This is the bottle of ID-62 concentrate that had run empty. Note the labels with the dates: I mixed a fresh batch back in March 2022, and then again in late March 2023. It’s now May 2024, and I’m running out again. It looks like I go through only 500ml of ID-62 concentrate in a year. Not all that much. How come?

Well, why waste a perfectly good thing? I mostly use ID-62 for prints, and most of my prints are fairly small – up to about 24x30cm. It takes about 500ml of working strength developer in a flat-bottom tray to develop these prints. And instead of dumping the developer at the end of a session, I simply top up the bottle and shelf it away. That’s it! I basically replenish and reuse – and I virtually never throw out the working strength. Every time I open the bottle, even if I’ve not printed for months, it’s right there, ready to go. It’s one (major!) reason why I like ID-62 so much. Treat it reasonably well, and it just lives on.

A couple of bottles of ID-62. I’m getting to the green stuff in a minute. The tan bottle in the middle is my working strength paper developer; it’s at a dilution of…I don’t know; something close to 1+3 I think. The freshly topped up bottle of concentrate to the right – likely enough to last me the next year!

And not only does it work great for prints – I actually use it for film, too! Not all film, though. But it’s great for making high-density negatives for carbon transfer, I think. I’m currently using Fomapan 200 in 8×10″ mostly (and a little 4×5″) for carbon transfer, and after trying several things, I’m starting to settle on ID-62 1+2 for this.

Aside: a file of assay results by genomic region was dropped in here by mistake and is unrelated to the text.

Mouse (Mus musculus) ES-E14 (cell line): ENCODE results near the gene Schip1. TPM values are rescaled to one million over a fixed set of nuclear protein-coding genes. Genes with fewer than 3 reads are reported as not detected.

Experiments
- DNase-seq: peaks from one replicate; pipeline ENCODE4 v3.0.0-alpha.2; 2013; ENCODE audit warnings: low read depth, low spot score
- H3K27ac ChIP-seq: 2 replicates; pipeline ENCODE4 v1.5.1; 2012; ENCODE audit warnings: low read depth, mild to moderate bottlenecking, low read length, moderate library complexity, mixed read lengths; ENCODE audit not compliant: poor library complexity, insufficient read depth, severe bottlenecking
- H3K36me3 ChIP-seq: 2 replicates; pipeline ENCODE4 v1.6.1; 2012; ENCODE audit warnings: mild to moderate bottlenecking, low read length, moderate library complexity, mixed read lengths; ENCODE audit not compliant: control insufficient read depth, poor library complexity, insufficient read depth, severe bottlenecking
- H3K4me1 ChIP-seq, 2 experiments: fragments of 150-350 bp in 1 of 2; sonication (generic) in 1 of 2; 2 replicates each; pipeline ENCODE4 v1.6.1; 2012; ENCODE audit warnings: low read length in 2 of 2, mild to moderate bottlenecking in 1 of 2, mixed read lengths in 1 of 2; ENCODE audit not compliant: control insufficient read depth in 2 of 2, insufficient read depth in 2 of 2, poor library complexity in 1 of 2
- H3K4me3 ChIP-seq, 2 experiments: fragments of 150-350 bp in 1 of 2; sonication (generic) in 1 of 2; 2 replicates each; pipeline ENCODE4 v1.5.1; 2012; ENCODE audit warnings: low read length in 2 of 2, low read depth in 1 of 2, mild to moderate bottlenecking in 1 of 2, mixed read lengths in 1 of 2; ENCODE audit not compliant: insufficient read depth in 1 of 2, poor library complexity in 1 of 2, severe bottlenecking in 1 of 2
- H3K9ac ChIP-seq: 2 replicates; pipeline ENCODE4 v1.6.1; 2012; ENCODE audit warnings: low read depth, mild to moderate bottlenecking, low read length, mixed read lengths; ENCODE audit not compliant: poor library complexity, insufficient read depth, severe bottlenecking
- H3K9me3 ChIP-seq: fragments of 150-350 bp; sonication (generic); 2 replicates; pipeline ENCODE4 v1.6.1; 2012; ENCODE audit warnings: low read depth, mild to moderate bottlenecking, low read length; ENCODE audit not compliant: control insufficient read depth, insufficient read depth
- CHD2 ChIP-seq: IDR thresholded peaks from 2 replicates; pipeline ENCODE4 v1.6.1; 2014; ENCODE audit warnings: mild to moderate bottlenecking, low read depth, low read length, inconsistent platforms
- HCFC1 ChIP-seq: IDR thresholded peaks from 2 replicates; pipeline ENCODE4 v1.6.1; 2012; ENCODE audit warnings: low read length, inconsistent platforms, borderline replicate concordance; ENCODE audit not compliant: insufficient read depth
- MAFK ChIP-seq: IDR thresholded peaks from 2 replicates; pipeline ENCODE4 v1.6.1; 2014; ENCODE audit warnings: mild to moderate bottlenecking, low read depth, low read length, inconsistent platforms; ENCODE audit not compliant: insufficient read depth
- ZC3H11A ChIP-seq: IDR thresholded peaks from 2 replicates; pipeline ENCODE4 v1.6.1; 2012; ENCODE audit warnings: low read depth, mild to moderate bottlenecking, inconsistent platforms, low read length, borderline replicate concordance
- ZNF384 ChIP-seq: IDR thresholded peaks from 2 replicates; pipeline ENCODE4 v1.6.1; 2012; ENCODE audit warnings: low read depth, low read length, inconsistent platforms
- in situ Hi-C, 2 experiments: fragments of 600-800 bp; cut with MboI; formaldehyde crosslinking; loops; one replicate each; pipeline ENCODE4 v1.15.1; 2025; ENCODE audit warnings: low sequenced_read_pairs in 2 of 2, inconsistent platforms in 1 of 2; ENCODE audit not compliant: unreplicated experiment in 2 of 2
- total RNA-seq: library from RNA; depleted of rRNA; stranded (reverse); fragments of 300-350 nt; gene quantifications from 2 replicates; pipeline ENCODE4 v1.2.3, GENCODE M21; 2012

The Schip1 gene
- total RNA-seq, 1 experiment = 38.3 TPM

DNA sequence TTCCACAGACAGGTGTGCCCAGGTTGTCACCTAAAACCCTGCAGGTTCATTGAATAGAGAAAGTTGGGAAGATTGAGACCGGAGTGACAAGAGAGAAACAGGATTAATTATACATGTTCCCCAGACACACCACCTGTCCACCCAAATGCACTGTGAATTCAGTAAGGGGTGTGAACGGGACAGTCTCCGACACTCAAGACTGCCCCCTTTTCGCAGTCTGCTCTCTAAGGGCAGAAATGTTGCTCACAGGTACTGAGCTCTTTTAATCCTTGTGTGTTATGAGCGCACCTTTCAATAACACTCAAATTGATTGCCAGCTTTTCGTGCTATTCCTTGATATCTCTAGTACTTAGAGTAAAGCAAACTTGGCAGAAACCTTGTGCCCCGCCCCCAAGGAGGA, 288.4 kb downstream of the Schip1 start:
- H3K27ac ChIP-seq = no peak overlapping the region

Grain? The size of basketballs! But it doesn’t matter, because carbon transfer is a contact printing process and this renders the ‘coarse’ grain invisible since it’s not being enlarged. In fact, I think the pronounced grain even helps with the tonal threshold problems with DAS carbon transfer, by acting as a sort of halftone screen. On a freshly made carbon transfer on a temporary support, I can clearly see the individual grain ‘dots’ with a good loupe!

More importantly, ID-62 gives a gigantic tonal scale without taking ages to develop, without the need to intensify negatives (I still need to do a blog on that one!) and also without throwing down a layer of fog or overall stain (like pyro developers tend to do) that’s just a nuisance to print through. The other day, I was developing some 8×10’s in a tray of ID62 1+2 for 3 to 4 minutes, and obtained a perfectly usable tonal scale of around 2.5logD. Yes, that’s bulletproof and the highlight areas on these negatives are virtually impossible to see through unless you hold them against a very bright light source – but that’s just right for DAS carbon!